- Write a list of questions for which you need urgent answers. (Also from Abercrombie)
- Make a list of everything you would like to say no
- Make a list of everything you would like to say yes.
- Write the words you need to hear.
Another method that can be very useful is to make a stream of consciousness. This is an exercise that began to be used with the surrealist movement, and basically aspires to unleash your subconscious as you write. To do this you have to write without stopping for a period of time (you can determine it at the beginning and then leave it at random), in which you cannot think about what you are going to write. You cannot correct spelling mistakes, nor can you reread what you have written, you have to follow. If you get stuck there are some tricks, such as starting the next sentence with a word that begins with the last letter of the last word you have written. That is, let's say that the last word you have written is "stamina", the next word will have to be something that starts with "e", like "elephant".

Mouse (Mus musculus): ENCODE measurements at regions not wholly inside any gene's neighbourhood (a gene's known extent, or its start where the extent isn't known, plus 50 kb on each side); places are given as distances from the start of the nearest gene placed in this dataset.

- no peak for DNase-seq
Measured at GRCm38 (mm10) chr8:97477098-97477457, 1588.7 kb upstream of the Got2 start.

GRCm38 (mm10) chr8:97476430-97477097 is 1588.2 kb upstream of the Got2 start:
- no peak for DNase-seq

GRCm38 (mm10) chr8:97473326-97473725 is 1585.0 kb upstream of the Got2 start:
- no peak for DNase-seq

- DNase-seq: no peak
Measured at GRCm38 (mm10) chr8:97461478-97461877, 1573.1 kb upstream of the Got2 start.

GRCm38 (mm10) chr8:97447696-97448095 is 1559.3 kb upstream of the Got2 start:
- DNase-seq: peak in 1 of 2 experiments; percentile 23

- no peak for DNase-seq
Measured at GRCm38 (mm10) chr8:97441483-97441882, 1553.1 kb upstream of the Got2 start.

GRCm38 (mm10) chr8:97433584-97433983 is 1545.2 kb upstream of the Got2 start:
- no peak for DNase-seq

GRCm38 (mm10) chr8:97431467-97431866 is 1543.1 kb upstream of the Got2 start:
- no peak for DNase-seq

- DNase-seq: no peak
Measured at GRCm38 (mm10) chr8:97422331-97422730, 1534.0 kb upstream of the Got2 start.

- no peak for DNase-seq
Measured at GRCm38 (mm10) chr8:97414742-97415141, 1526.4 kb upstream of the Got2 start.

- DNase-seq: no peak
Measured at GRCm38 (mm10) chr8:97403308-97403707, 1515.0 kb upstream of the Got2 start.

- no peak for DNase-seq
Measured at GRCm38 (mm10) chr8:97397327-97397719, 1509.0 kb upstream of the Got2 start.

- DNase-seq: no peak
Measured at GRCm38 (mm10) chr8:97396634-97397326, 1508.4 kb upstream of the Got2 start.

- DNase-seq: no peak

Reading this kind of thing after writing them is always interesting, and can tell you a lot about yourself, and the state in which you are.
On the other hand, another exercise that is also worth investigating, as sources like Mbgmindfulness suggest, is to write a letter to a loved one or to someone we have harmed in the past. Write this letter, telling them everything you would like to tell them, and keep it. You don't have to send it, and in this way you will also be completely honest with yourself and how you feel towards them.
Finally, as recommended in Psychcentral, Mbgmindfulness, and Positive Psychology, writing poetry can also help you get in touch with your feelings. It is not necessary that you become obsessed with the metric, nor the rhyme, nor that you make sonnets. This is a style that allows you to be ambiguous, or as specific as you want, so explore it while exploring yourself.